Danger from the New Brahmins
By M J Akbar
Indian democracy is in danger of subversion by a self-confident,aggressive, articulate, patriotic and well-meaning force, the oligarchy of the successful. It might be a mild exaggeration to suggest that its principal characteristics are aftershave and English.
Many of them possibly disdain aftershave or perfume, and would not be crass enough to be preceded by five yards of Axe effect, to name the most advertised aftershave of the moment. But they are loyal to the English language, the proven mantra to worldly success. This new class of thirty-somethings (terribly reluctant to turn 40) is a product of consistent high growth since economic liberalization began in 1991. They bring with them a fresh mindset, a happy sense of purpose, a professional approach to governance and a welcome lack of social baggage.
So why should they be considered a potential hidden danger? Their assets dominate contemporary business, media and politics; their liabilities are buried in a general reluctance to see beyond their celebrity status. Politicians have always been celebrated, and rightly so; if you are in public life, you will be under public scrutiny. But they have not been celebrities. The difference is being squeezed by a squeal culture that is another dominant trait of a substantial and growing elite.
Danger lies in the fact that this creamy layer of 20% at the top has no interest in involving the froth of 80% in decision-making. It recognizes the problem of poverty, of course, and is even concerned enough to address it at policy level. It would much prefer an India in which beggars do not stare through the window panes of its cars; unfortunately, beggars can’t be screened out by black film for reasons to do with public security. But it treats the poor as both the cause and the consequence of poverty, and therefore unworthy of more than a token presence on the table. In a sense this is the old caste system in a modern manifestation; it is a karmic view of government, propagated by the New Brahmins, wearing a tie in front instead of a tiki at the back.
Commonwealth Delhi is their true capital, designed for their comforts and convenience. Not a single bicycle lane has been constructed in the newly reconstructed city, because it is still downmarket in Delhi (unlike London, where mayors and future Prime Ministers use it). You eliminate poverty by denying it space in your environment. If you don’t see a slum it doesn’t exist. The Commonwealth Games, which will last less than a week, are an excuse to switch spending towards an infrastructure for luxury, essential for a class that has found the wherewithal to afford luxury. One is not being a killjoy, or taking the puritan view that India should not host an international event till Ram Rajya has arrived. There will always be imperfection and inequality; but it is what you do with opportunity that determines whether the social purpose is egalitarian or elitist. Capitalist London has used the 2012 Olympics to upgrade its poorer areas. Delhi has done the opposite, improving what was already good, ignoring the squalor that floats under the thin surface of glitter.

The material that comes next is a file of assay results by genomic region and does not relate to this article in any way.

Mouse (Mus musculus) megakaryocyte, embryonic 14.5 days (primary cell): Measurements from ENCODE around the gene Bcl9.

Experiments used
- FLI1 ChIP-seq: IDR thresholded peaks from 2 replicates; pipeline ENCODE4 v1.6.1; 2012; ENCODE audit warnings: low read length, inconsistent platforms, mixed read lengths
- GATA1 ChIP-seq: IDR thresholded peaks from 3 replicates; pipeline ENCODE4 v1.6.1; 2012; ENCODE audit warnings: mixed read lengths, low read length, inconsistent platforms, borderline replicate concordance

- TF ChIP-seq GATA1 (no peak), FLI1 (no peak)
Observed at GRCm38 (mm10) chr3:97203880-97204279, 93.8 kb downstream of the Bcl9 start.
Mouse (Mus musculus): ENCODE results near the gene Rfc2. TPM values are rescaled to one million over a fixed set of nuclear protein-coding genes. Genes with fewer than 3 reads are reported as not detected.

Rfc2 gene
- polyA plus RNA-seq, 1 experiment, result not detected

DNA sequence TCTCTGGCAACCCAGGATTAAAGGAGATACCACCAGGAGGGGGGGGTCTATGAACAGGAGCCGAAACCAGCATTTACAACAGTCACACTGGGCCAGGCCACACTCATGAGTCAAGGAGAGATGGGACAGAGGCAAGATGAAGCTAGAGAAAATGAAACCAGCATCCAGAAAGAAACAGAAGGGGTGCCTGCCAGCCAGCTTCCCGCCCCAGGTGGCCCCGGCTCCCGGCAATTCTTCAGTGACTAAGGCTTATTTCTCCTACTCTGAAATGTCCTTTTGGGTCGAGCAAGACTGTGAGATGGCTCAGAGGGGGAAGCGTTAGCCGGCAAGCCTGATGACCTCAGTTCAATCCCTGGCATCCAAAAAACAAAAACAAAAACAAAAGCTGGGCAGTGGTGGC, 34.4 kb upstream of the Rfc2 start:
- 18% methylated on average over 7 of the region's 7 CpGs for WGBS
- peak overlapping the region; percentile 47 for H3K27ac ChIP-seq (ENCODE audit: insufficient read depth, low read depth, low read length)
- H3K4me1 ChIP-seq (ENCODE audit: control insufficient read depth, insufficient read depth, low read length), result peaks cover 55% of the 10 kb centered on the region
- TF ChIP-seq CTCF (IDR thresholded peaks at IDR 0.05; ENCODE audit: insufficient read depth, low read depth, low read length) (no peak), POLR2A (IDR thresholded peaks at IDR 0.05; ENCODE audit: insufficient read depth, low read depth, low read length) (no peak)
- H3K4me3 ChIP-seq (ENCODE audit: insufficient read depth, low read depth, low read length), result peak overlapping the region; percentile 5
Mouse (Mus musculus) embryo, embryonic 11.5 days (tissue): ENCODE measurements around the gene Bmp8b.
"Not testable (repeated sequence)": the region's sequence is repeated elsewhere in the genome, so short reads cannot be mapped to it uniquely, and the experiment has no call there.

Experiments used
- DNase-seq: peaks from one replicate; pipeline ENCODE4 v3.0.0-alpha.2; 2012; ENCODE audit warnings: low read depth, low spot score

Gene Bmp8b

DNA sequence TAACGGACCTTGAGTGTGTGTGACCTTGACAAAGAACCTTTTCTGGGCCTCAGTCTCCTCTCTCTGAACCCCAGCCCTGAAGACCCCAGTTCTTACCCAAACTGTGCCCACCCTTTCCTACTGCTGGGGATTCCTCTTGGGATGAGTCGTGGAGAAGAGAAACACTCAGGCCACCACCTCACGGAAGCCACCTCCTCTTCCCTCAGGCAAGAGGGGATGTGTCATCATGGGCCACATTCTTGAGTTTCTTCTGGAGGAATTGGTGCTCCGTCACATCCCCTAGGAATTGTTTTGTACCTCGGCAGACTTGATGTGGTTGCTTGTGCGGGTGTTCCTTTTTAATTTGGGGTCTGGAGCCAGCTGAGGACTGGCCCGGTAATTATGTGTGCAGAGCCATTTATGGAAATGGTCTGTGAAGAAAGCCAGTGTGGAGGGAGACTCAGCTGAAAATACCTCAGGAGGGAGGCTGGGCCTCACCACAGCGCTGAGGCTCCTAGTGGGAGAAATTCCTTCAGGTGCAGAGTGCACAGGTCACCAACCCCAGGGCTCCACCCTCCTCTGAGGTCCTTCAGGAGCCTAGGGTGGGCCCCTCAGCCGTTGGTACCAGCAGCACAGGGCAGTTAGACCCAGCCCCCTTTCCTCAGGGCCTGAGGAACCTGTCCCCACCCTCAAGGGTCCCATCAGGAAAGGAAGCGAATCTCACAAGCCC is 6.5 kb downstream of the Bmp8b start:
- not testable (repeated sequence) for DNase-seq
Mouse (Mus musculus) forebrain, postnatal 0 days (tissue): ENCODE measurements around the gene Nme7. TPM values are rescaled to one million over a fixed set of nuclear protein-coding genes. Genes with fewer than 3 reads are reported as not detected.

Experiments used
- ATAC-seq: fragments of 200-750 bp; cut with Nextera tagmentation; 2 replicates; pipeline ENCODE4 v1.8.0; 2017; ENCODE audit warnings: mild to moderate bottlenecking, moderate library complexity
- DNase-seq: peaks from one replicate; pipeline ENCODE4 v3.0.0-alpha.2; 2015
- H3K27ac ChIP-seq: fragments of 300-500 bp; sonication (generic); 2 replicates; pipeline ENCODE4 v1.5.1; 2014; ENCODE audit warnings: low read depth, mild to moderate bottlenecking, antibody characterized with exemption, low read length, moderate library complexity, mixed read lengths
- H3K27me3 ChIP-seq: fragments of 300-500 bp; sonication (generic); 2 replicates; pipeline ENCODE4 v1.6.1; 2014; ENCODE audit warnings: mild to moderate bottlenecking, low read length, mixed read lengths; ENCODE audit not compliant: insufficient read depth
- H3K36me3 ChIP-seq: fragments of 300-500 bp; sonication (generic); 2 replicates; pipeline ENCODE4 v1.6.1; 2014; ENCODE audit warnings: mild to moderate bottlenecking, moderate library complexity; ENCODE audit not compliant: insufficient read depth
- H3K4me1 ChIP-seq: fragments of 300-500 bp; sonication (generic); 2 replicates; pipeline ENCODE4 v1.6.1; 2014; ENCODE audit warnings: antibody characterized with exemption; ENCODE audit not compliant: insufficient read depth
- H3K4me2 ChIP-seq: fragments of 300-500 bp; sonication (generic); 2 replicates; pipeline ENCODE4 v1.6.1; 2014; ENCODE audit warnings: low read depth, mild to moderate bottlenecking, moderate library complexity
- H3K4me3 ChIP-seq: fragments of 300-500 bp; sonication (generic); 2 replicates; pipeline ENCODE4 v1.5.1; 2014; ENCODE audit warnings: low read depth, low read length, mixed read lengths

Is Delhi the development model for the coming decade? There is a huge and growing aspirational class that supports the oligarchy of success, because it is straining at the door to be let in. This emerging constituency, perhaps a maximum of about 300 million, is keen to outsource its future to an oligarchy because it has sniffed the latter’s success. It wants membership of the oligarchy. It is strong enough to shift a general election towards one political party or the other, but it is not strong enough to sustain governance.
That leaves 800 million dependent on goodwill. Democracy is not about generosity. It is about entitlement. Democracy is not about patronage. It is about equality. Democracy is about being inclusive, not exclusive. Democracy is about an equal vote in the political boardroom, not just in the ballot box.
The slick highways dotted with malls and upwardly mobile dhabas, transporting a world beyond the reach to villages they traverse, are both a tease and a frustration. Why shouldn’t the young of rural India who cannot afford the highway toll dream of magic lights in the big city? They do not want to plod while New Brahmins travel at 100 mph. They do not want to end up as labour in a busybody small town; they want a job in the new New Delhi. The poor are not fools. They know they cannot be managers. But if the nation cannot find a profitable avenue for their skills then the social structure will be vulnerable to their anger.
If the high table cannot find a seat for them, then there are other tables, some with guns.
Appeared in Times of India - February 7, 2010